Bread, Beer, and Coffee Are Healthier Than You Know
What if the secret to health wasn’t in the medicine cabinet but at the bar and the bakery?
To be healthy, people are led to believe, they must consume a Spartan diet, drink health elixirs that look like witches’ potions, and exercise with the intensity of an Olympic athlete.
But what if there’s an easier way to be healthy? And it’s as simple as embracing some of the things you already enjoy doing in a more mindful and moderate manner?
For the past five years we’ve been studying the potential health effects of many so-called “vices,” including beer, bread, and coffee, for our book The Good Vices. By poring over the existing medical literature and drawing on our combined 50 years of experience in medicine and health journalism, we’ve found that in many cases these foods can not only be part of a healthy lifestyle, but when consumed in moderation, they can help power a healthier way of being.
The Case for Bread
It’s true that bread, made from gluten (what is today considered the most unholy of holies), is unhealthy for people with celiac disease or other wheat sensitivity. But for the vast majority of people, whole grain breads are a healthy food. Whole-grain bread is filling and provides nutrients like vitamins E and B and minerals like iron, magnesium, selenium, and others. It is also a very rich source of dietary fiber, which can lower people’s bad cholesterol or LDL, improving their heart health in the process.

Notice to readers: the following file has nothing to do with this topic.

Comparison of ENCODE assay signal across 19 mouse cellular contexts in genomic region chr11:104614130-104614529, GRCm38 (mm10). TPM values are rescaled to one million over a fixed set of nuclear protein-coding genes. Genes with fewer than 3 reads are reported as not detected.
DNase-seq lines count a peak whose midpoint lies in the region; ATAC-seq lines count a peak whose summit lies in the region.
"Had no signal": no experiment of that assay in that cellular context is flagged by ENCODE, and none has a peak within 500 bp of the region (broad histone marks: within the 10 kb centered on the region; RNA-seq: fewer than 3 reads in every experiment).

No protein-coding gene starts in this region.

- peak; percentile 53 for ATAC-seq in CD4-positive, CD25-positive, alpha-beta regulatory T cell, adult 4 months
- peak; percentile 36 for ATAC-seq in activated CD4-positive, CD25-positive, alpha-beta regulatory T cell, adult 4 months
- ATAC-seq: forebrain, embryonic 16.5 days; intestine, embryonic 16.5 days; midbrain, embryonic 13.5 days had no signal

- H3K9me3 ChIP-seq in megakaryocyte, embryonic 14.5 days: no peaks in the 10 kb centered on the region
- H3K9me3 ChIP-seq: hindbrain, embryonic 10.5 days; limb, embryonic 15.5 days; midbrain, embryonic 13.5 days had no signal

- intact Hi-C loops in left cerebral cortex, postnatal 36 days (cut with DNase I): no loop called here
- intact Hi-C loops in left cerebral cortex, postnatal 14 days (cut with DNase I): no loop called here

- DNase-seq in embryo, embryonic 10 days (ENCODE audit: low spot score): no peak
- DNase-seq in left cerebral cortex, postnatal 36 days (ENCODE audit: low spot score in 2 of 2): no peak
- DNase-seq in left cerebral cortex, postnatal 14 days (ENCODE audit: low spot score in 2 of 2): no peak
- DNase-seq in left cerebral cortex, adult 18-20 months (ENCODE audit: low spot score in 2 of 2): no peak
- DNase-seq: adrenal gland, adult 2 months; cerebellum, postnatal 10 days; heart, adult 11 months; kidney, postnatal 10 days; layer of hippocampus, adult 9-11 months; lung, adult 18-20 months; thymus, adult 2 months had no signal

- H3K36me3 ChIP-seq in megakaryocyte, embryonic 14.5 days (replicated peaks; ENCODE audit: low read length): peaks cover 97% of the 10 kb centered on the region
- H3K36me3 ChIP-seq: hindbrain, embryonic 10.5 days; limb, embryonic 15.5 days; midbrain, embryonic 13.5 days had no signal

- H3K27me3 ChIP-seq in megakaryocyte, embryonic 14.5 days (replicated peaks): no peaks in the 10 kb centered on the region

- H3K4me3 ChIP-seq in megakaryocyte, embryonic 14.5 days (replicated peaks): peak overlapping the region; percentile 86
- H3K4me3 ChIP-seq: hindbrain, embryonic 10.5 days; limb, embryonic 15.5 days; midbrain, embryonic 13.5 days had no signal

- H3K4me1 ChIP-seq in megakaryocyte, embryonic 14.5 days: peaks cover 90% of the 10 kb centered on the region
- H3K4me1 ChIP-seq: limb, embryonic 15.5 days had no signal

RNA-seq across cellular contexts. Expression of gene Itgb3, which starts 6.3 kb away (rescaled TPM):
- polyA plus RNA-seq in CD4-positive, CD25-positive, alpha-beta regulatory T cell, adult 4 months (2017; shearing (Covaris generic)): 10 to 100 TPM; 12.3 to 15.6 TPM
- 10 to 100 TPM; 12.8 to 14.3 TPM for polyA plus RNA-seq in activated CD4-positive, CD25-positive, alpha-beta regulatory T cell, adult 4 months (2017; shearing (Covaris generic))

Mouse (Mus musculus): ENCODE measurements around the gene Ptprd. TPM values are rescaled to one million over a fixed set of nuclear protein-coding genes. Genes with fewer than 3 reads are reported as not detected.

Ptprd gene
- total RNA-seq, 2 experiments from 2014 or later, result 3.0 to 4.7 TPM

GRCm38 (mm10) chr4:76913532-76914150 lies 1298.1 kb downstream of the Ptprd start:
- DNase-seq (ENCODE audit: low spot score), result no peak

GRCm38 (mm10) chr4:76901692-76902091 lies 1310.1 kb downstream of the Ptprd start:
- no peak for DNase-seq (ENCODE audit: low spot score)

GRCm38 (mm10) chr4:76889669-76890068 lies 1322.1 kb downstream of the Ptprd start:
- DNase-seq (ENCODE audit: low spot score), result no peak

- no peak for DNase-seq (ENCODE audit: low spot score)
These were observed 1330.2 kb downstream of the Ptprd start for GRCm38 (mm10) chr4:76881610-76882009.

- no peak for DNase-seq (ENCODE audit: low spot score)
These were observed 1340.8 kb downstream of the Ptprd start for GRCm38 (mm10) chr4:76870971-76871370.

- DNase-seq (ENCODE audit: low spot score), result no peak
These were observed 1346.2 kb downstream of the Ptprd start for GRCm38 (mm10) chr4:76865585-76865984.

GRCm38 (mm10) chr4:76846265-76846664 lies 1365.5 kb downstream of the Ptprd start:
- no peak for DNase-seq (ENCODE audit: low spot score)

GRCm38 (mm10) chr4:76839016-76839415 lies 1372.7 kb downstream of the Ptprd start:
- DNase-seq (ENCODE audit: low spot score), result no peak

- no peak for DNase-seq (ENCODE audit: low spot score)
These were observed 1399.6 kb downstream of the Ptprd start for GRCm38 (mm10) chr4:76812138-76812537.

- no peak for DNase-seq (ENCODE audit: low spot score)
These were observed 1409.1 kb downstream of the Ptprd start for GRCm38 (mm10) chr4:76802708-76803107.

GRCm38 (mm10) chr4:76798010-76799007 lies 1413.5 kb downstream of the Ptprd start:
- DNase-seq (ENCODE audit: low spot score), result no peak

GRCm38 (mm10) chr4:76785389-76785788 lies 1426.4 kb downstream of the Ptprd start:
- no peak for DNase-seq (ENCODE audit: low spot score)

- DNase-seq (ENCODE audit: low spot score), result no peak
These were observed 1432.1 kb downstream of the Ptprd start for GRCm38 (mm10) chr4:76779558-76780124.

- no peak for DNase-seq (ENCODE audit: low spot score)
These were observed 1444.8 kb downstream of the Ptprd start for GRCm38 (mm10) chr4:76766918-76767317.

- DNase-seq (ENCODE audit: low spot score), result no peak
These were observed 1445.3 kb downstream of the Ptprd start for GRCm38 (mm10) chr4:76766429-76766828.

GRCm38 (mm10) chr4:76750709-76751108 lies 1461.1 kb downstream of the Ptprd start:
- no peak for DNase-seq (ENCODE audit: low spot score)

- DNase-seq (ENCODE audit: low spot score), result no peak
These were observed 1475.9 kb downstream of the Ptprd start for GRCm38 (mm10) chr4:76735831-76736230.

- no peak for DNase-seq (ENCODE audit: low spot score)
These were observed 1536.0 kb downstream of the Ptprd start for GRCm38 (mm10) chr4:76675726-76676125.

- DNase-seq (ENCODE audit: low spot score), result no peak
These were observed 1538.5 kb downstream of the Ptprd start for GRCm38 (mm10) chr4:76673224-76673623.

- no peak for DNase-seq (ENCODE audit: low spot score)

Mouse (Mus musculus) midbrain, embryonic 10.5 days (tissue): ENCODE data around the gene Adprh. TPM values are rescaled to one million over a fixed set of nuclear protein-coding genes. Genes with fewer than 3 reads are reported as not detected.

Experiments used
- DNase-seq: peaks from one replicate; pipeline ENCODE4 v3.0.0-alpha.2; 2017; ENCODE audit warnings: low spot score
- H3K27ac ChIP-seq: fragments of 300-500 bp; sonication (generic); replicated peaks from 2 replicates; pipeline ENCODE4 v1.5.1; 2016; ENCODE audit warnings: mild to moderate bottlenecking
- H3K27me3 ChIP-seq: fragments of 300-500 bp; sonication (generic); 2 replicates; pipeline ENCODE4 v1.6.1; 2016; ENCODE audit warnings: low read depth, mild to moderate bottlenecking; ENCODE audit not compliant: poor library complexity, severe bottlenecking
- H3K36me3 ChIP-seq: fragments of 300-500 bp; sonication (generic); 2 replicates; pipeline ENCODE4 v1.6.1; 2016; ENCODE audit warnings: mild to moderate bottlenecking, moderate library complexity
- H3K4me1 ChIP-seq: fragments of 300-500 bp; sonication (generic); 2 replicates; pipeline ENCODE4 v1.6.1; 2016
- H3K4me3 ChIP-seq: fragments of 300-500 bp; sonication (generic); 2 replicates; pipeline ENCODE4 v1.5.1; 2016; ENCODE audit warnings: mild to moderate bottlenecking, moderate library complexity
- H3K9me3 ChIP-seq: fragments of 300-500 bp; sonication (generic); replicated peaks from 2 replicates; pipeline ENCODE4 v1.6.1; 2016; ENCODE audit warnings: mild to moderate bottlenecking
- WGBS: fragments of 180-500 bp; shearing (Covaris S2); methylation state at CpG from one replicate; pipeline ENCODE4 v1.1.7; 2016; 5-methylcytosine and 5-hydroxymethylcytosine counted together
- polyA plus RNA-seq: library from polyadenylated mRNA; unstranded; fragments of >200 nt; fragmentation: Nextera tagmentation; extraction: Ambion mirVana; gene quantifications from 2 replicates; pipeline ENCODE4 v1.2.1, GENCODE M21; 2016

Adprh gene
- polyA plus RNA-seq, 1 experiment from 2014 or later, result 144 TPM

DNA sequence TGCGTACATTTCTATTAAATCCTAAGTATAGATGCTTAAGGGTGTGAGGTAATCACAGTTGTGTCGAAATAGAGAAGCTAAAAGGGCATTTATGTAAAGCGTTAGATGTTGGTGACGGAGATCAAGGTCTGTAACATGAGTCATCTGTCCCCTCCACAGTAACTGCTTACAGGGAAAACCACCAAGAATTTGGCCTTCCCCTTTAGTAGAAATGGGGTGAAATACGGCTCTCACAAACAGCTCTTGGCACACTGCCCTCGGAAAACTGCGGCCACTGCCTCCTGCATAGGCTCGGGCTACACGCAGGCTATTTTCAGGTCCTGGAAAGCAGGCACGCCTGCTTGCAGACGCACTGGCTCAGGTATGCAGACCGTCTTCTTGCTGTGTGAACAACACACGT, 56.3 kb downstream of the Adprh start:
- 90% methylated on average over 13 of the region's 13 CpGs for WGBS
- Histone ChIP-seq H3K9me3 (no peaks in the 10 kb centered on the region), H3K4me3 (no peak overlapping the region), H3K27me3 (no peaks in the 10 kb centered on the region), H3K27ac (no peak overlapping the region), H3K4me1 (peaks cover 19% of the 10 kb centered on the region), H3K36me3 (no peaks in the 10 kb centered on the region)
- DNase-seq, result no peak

A 2017 Harvard Medical School study looking at 64,714 women and 45,303 men found that people who consumed the lowest levels of gluten were 15% more likely to develop heart disease. In another 2016 report published in BMJ (formerly the British Medical Journal), researchers looked at 45 previous studies and concluded that compared to people who ate no wheat, people who consumed 90 grams of whole grains a day reduced their risk for all-cause mortality by 17%.
Another 2016 analysis looked at 14 studies with 786,076 people and found that compared to those who ate the least whole-grain foods, people who ate the most had a 16% decreased risk of all-cause mortality and an 18% decreased chance of dying from…